What changes should I consider in my diagnostic approach to hospitalized patients with community-acquired pneumonia (CAP) in light of the 2019 guidelines of the American Thoracic Society (ATS) and Infectious Diseases Society of America (IDSA)?

Compared to 2007,1 the 2019 ATS/IDSA guidelines2 have 2 major “Do’s” and 2 major “Dont’s” in the diagnostic approach to CAP in hospitalized patients:

  • DO order sputum and blood cultures in patients empirically treated for methicillin-resistant Staphylococcus aureus (MRSA) or Pseudomonas aeruginosa—in addition to those with severe CAP as in 2007.  
  • DO order rapid influenza molecular assay—in preference to antigen test— when influenza viruses are circulating in community, irrespective of pneumonia severity
  • DON’T routinely order urine antigens for pneumococcal or Legionella antigens, except in severe CAP or in the presence of suggestive epidemiological factors (eg. Legionella outbreak, recent travel)
  • DON’t routinely order serum procalcitonin to determine need for initial antibacterial therapy

Patients at risk of MRSA or P. aeruginosa include those with prior infection with the same pathogens as well as those with hospitalization and treated with parenteral antibiotics—in or out of the hospital— in the last 90 days; HCAP is no longer recognized as an entity.

The definition of severe CAP is unchanged: 1 of 2 major criteria (septic shock or respiratory failure requiring mechanical ventilation) or 3 or more of the following minor criteria or findings listed below:

  • Clinical
    • Respiratory rate ≥30 breath/min
    • Hypotension requiring aggressive fluid resuscitation
    • Hypothermia (core temperature <36 ᵒC, 96.8 ᵒF)
    • Confusion/disorientation
  • Radiographic 
    • Multilobar infiltrates
  • Laboratory 
    • Leukopenia (WBC <4,000/ul)
    • Thrombocytopenia (platelets <100,000/ul)
    • BUN ≥20 mg/dl
    • Pa02/FI02 ratio ≤250

Keep in mind that these guidelines focus on adults who are not immunocompromised or had recent foreign travel and are often based on expert opinion but low or very low quality evidence due to the dearth of properly designed studies.

Bonus Pearl: Did you know that the urine Legionella antigen only tests for L. pneumophila type I, with an overall sensitivity ranging from 45% to 100%!3,4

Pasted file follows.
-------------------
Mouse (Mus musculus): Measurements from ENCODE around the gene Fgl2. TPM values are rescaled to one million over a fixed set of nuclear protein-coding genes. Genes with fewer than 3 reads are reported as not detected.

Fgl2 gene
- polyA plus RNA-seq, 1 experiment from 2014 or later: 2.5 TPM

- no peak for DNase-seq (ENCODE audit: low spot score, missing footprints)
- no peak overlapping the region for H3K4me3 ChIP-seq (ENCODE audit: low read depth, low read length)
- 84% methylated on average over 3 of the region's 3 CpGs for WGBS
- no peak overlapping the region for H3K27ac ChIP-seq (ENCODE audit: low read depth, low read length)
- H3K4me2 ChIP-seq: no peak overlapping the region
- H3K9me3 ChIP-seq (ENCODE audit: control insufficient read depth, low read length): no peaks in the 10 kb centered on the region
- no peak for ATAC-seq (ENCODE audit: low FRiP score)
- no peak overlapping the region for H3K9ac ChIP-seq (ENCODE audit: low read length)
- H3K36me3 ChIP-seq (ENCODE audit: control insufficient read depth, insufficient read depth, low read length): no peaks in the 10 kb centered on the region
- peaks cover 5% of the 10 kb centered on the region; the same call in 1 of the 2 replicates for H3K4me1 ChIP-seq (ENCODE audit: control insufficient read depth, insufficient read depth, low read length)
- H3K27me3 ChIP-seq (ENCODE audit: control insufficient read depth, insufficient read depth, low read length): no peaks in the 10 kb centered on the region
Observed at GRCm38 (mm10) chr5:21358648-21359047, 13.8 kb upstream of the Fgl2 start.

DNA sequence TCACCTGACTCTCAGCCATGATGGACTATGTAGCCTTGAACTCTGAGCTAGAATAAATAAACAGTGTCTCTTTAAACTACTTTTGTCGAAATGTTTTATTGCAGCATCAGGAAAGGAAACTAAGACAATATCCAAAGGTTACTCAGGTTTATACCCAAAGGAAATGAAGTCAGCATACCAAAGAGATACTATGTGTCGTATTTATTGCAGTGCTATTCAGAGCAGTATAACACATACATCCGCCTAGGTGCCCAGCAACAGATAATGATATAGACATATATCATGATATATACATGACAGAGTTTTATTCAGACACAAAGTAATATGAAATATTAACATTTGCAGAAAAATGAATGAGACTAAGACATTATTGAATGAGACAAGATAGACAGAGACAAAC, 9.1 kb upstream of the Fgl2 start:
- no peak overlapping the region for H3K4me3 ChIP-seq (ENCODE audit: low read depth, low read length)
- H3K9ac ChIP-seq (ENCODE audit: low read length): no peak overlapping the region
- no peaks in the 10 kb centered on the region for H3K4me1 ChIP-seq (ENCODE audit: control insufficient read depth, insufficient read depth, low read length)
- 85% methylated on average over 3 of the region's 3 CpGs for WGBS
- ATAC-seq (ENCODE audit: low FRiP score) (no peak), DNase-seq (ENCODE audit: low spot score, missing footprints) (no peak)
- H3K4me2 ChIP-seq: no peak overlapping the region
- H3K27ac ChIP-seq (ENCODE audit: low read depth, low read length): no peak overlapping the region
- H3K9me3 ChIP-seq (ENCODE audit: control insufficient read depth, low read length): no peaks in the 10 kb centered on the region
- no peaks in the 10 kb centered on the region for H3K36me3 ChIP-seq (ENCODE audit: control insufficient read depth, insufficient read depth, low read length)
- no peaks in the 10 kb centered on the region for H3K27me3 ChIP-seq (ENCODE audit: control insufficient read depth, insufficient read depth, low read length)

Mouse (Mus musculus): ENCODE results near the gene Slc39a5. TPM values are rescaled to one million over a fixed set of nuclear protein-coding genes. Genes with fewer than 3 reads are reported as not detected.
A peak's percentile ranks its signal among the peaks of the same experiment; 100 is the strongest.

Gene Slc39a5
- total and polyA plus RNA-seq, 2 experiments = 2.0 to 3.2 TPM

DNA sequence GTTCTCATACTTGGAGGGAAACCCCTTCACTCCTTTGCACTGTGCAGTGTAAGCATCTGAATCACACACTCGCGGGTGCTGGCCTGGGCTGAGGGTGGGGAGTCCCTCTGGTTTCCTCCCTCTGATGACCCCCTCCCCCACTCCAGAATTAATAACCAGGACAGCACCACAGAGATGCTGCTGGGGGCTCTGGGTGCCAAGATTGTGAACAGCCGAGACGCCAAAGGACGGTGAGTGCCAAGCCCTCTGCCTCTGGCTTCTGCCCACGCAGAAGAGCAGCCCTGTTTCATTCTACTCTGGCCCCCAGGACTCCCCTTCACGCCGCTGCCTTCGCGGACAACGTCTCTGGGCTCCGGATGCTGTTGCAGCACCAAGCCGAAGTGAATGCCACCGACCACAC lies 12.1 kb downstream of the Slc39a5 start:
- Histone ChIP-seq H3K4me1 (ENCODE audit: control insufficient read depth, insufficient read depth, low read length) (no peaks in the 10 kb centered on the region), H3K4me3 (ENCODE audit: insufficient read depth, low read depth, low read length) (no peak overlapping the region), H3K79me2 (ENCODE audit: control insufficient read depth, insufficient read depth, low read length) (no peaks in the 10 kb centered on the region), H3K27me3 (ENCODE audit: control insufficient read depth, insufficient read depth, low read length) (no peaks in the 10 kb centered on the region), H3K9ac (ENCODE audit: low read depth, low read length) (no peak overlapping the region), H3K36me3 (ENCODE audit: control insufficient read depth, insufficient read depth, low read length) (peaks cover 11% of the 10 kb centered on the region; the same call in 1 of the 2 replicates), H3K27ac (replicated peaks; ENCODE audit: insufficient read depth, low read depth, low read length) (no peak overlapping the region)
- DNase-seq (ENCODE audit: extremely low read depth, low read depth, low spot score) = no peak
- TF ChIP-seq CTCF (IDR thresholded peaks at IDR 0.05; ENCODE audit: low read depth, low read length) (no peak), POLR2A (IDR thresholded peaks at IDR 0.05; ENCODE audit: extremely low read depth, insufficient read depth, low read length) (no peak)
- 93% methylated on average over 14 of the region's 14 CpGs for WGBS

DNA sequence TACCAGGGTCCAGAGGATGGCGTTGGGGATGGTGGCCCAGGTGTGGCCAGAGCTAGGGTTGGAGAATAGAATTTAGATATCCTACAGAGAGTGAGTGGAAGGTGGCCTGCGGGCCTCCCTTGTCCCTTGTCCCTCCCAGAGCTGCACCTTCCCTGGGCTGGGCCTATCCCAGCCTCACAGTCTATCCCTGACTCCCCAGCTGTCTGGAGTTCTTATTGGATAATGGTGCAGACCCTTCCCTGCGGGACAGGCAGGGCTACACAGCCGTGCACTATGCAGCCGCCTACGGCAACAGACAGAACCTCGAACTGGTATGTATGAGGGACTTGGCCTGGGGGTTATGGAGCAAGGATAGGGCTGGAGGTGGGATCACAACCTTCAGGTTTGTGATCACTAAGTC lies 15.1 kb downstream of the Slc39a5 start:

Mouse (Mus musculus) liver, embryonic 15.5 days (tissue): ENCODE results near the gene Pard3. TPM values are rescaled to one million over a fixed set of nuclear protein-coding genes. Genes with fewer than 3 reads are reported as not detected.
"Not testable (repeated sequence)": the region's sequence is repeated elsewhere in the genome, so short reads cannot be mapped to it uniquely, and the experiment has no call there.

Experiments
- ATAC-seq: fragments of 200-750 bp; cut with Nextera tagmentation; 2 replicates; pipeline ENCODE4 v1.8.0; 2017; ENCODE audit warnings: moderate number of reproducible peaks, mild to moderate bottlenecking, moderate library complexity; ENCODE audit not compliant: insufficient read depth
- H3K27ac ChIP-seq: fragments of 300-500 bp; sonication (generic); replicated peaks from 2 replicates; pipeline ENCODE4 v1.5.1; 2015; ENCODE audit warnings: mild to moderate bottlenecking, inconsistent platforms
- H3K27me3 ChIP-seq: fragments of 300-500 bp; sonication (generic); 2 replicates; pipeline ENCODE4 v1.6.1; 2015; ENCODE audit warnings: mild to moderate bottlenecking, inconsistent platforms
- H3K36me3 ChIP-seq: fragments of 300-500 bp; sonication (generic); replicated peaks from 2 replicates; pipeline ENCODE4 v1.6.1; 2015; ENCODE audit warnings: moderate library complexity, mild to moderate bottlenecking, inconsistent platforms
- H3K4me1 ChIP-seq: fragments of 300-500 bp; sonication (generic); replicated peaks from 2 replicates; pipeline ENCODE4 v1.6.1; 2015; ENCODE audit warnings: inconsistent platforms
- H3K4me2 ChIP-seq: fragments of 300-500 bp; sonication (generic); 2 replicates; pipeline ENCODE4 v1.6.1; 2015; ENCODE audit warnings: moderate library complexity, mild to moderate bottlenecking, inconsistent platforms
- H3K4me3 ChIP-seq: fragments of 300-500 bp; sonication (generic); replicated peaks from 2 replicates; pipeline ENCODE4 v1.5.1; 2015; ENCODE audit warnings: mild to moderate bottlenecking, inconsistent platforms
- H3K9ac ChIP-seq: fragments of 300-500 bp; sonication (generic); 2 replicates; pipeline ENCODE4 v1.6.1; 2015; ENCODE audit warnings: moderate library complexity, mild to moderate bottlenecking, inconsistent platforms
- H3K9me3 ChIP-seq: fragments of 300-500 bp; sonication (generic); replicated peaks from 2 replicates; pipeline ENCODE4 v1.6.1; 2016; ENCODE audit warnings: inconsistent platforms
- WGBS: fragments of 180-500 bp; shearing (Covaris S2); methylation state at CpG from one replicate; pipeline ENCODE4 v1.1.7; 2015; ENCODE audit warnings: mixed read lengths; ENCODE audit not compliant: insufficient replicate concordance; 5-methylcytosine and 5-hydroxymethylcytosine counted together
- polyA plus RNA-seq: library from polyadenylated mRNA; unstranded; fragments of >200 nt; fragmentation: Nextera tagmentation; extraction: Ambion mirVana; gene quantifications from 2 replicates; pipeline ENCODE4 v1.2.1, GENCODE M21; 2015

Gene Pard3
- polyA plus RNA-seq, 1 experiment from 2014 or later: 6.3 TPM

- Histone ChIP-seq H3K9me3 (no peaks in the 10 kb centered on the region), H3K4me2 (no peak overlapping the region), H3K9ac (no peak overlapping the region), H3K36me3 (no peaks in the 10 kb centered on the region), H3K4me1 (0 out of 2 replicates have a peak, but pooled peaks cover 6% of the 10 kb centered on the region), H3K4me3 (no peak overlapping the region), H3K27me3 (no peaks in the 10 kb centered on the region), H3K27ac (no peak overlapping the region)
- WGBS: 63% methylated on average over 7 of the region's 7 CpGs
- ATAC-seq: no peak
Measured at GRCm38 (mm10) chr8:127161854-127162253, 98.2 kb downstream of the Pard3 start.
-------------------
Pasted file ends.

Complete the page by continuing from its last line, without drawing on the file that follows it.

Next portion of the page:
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References

  1. Mandell LA, Wunderink RG, Anzueto A. Infectious Disease Society of America/American Thoracic Society Consensus Guidelines on the Management guidelines on the management of community-acquired pneumonia in adults. Clin Infect Dis 2007;44:S27-72. https://www.ncbi.nlm.nih.gov/pubmed/17278083
  2. Metlay JP, Waterer GW, Long AC, et al. Diagnosis and treatment of adults with community-acquired pneumonia. Am J Respir Crit Care Med 2019;200:e45-e67. https://www.ncbi.nlm.nih.gov/pubmed/31573350
  3. Blazquez RM, Espinosa FJ, Martinez-Toldos CM, et al. Sensitivity of urinary antigen test in relation to clinical severity in a large outbreak of Legionella pneumonia in Spain. Eur J Clin Microbiol Infect Dis 2005;24:488-91. https://www.ncbi.nlm.nih.gov/pubmed/15997369
  4. Marlow E, Whelan C. Legionella pneumonia and use of the Legionella urinary antigen test. J Hosp Med 2009;4:E1-E2. https://www.ncbi.nlm.nih.gov/pubmed/19301376

 

 

What changes should I consider in my diagnostic approach to hospitalized patients with community-acquired pneumonia (CAP) in light of the 2019 guidelines of the American Thoracic Society (ATS) and Infectious Diseases Society of America (IDSA)?

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